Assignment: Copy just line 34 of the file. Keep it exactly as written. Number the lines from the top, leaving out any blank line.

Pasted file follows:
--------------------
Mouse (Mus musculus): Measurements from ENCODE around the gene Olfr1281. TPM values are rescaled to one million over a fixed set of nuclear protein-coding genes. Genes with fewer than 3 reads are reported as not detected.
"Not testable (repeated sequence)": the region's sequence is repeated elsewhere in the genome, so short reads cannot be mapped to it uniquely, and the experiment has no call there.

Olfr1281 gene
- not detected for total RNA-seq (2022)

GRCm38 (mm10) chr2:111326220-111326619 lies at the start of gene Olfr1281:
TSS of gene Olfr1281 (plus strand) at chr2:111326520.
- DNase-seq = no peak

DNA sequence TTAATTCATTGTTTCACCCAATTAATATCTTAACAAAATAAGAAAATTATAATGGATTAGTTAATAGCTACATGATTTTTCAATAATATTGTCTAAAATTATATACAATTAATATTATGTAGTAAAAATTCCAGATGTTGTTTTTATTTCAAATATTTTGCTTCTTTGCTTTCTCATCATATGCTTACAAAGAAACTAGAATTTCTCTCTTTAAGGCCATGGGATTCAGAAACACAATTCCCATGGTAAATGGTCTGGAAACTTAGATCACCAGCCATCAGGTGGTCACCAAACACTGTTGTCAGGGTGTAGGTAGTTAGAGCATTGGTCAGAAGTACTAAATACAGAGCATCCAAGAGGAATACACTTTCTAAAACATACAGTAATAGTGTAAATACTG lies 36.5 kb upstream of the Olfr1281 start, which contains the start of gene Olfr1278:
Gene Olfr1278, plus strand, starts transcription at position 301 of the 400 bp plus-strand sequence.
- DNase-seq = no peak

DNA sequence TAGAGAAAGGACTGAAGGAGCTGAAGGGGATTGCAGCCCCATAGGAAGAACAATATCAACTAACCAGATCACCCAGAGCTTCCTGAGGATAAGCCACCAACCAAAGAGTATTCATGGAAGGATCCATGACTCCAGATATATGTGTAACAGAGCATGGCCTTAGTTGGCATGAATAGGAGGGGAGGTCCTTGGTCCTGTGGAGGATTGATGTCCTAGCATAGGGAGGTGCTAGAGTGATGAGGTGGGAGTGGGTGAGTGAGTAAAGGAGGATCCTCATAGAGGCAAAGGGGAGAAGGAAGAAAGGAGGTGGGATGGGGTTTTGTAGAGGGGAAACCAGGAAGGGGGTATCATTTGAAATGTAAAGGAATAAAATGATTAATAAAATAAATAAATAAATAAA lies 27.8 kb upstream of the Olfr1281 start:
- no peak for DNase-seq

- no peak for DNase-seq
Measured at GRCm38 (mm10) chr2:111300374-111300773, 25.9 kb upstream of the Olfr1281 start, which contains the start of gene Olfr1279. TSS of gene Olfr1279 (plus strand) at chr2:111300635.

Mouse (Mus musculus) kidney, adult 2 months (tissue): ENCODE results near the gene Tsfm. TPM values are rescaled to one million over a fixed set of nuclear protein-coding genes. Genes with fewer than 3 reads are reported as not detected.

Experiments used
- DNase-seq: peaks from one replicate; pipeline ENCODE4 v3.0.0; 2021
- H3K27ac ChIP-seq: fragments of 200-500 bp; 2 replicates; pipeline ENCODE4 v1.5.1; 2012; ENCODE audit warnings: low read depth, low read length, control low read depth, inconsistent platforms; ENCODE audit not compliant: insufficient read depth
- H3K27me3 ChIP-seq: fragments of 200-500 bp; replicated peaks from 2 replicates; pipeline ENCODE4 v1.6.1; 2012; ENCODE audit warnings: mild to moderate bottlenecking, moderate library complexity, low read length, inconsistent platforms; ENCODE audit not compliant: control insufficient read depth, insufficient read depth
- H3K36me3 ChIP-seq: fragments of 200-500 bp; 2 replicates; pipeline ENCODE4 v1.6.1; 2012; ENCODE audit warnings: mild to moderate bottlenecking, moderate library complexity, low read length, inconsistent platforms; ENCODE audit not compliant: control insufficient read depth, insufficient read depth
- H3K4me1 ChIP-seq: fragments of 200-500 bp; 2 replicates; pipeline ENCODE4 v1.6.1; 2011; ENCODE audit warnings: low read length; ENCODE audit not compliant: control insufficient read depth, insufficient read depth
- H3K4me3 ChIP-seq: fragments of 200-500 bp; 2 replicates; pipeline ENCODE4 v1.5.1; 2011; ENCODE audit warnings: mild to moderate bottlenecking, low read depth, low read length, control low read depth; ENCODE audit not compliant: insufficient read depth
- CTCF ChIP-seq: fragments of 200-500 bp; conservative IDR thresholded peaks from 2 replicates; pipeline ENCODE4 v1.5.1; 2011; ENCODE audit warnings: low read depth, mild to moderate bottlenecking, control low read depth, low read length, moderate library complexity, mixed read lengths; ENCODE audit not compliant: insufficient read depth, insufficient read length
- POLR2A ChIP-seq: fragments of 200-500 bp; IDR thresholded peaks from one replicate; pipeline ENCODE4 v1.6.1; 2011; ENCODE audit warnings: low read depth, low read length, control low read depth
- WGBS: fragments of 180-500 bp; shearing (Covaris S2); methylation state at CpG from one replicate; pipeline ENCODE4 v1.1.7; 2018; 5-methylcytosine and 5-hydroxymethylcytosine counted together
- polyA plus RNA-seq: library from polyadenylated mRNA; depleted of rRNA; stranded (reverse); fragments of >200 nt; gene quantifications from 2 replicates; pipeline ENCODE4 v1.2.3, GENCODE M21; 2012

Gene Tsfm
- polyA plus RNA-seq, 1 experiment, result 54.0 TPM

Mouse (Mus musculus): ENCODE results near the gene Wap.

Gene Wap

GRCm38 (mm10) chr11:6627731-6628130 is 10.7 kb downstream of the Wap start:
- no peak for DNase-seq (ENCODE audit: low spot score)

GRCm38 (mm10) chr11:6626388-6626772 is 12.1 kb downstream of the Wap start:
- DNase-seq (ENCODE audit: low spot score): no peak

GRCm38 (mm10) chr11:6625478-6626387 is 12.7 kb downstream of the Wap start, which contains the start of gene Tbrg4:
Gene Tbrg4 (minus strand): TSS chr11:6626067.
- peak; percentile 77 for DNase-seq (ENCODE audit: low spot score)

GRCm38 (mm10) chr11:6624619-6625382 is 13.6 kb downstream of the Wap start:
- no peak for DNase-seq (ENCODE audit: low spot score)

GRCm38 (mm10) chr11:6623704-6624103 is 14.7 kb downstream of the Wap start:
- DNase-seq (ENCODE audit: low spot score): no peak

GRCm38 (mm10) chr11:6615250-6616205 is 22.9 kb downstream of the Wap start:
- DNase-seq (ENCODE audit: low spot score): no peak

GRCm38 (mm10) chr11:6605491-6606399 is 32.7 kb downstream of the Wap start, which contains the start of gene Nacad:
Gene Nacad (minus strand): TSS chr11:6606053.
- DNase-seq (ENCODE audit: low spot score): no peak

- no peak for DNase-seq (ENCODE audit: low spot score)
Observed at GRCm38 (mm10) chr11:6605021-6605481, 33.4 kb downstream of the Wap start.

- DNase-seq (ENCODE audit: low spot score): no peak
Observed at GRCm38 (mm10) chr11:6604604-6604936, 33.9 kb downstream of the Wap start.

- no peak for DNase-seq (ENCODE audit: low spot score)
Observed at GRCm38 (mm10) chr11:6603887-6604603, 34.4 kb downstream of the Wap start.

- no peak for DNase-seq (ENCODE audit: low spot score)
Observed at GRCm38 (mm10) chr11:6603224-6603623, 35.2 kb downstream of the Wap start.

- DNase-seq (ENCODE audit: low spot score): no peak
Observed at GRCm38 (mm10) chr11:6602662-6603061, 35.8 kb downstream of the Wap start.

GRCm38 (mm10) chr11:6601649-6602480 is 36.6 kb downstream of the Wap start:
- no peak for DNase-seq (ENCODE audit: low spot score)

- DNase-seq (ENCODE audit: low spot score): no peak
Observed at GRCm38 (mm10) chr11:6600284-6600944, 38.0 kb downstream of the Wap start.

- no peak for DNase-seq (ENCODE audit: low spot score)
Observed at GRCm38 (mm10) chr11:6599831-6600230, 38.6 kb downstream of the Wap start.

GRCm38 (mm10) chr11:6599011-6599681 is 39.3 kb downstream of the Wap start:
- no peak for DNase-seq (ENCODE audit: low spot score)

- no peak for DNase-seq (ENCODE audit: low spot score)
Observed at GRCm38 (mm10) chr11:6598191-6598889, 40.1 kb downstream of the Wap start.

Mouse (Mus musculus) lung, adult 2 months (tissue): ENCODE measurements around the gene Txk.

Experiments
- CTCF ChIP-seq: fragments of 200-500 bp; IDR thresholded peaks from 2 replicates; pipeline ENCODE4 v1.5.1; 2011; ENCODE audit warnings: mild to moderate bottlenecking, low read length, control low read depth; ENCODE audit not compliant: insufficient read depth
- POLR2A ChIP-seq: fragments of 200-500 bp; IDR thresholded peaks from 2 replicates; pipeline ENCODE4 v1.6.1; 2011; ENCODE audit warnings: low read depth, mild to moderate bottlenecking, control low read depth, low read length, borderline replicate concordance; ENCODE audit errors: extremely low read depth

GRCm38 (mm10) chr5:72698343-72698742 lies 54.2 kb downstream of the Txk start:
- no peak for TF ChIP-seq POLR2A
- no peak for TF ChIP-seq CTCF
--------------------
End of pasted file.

- DNase-seq (ENCODE audit: low spot score): no peak